8. Stories were abounding and the telling of each , skilled. Bob remembered much but only related the humorous and never at a persons cost. Excellent surgeon and kinder human being! I was fortunate to know him. Chuck Seward

  9. I knew Dr. Stafford from the days on 5A at St Anthonys He was a wonderful surgeon and a great man….RIP Dr. Bob…you will be missed….Carole Hulen

  10. I am so glad I saw him last month at a Texas Tech basketball game in Lubbock. He recognized me first on the elevator as I was going to the balcony to my media seat. What a great man and loyal Red Raiders. Guns up in his honor!

  11. I knew Bob at Texas Tech and during our orthopedic residency at Parkland Hospital. I finished in 1968 and opened a solo practice in Santa Fe, New Mexico. Bob finished in 1970 and went to Amarillo. It was always a joy and comfort having Bob on a service with me.
    He always brought smiles to those around him. And, he usually shared an entertaining story about whatever. I was fortunate to have a couple of extended phone conversations with Bob last year. He always cheered me up. He excelled in everything he pursued and always set the best of examples.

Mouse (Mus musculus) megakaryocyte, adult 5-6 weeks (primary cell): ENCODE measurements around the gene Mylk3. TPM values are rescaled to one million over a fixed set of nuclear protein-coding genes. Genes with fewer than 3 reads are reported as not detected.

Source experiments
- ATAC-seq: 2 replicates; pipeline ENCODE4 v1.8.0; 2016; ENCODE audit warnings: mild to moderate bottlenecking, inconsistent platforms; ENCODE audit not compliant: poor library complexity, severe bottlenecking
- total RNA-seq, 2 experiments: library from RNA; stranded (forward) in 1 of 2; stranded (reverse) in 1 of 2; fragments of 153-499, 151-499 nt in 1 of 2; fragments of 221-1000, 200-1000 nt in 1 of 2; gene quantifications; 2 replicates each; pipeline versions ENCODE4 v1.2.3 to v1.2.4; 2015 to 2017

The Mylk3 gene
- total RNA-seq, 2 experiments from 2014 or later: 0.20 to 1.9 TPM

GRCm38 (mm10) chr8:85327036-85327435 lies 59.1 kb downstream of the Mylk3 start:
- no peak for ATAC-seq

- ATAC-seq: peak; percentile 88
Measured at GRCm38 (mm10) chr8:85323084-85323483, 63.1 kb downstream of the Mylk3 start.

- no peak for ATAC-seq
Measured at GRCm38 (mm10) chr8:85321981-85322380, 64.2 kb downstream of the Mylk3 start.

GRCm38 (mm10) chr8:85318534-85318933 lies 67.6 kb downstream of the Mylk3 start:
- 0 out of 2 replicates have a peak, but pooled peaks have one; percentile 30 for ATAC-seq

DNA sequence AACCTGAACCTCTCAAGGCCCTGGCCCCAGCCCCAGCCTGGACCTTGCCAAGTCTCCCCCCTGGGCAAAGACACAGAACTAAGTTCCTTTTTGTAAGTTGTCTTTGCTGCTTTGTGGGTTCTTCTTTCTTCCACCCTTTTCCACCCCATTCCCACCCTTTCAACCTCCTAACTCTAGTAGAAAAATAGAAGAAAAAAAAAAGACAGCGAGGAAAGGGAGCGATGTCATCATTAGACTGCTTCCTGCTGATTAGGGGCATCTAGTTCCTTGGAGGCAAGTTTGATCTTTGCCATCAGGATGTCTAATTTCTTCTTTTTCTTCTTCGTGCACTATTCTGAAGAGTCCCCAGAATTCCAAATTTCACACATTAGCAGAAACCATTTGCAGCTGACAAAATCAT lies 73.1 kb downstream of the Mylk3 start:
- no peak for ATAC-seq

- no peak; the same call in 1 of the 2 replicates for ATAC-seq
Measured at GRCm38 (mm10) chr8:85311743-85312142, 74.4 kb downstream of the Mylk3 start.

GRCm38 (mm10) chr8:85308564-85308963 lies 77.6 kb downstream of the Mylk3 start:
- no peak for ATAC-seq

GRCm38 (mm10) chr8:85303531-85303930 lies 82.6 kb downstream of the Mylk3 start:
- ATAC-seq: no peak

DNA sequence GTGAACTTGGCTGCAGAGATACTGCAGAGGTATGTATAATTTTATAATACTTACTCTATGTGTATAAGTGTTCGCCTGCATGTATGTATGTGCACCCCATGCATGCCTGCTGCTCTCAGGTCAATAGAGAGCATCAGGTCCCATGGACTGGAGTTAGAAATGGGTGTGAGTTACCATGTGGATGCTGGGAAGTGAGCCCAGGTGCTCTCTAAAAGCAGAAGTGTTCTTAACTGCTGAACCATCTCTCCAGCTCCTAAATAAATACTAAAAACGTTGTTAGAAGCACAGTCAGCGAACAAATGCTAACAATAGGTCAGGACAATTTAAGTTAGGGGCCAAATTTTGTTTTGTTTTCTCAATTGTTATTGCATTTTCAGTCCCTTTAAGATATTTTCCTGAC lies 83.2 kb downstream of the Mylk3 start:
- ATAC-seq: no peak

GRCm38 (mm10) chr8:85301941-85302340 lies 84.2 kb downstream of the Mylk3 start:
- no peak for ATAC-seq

I am disappointed that I cannot personally attend the services.
    However, I will be there in heart.

    Bill Jones

  12. A life well lived.. outstanding husband, father and surgeon. Bob and I were residents at Parkland together learned the craft from our mentor Charles Gregory. Am sure Dr. Gregory has welcome him to his heavenly home. Bob was the true gentleman that we all should aspire to be.

  13. I feel honored to have known this man and his family in Matador, Texas, where we grew up. What an extraordinary life indeed Bobby had! What wonderful contributions to our world! In memory and love to his family, Donna Williams Nelson

  14. I knew Bob in a number of contexts, but especially in our shared love for Texas Tech. He was unanimously respected by the individuals that served with him on the Board of Regents. But even after his term on the Board ended, he continued to serve the university, serving on important committees and always being supportive. We will miss him.

  15. Very few men have had the personal impact on me that Dr Stafford did. His advice was both reasoned and heartfelt. He changed my life and I will always be in his debt. He shall remain a forever hero. Rest well my good friend.

  16. Wonderful man and surgeon. He performed my first two knee surgeries after basketball injuries. We saw him so much that my mom took him loaves of homemade bread. May God give your family peace and comfort.
    Thank you Dr Stafford; may you Rest In Peace.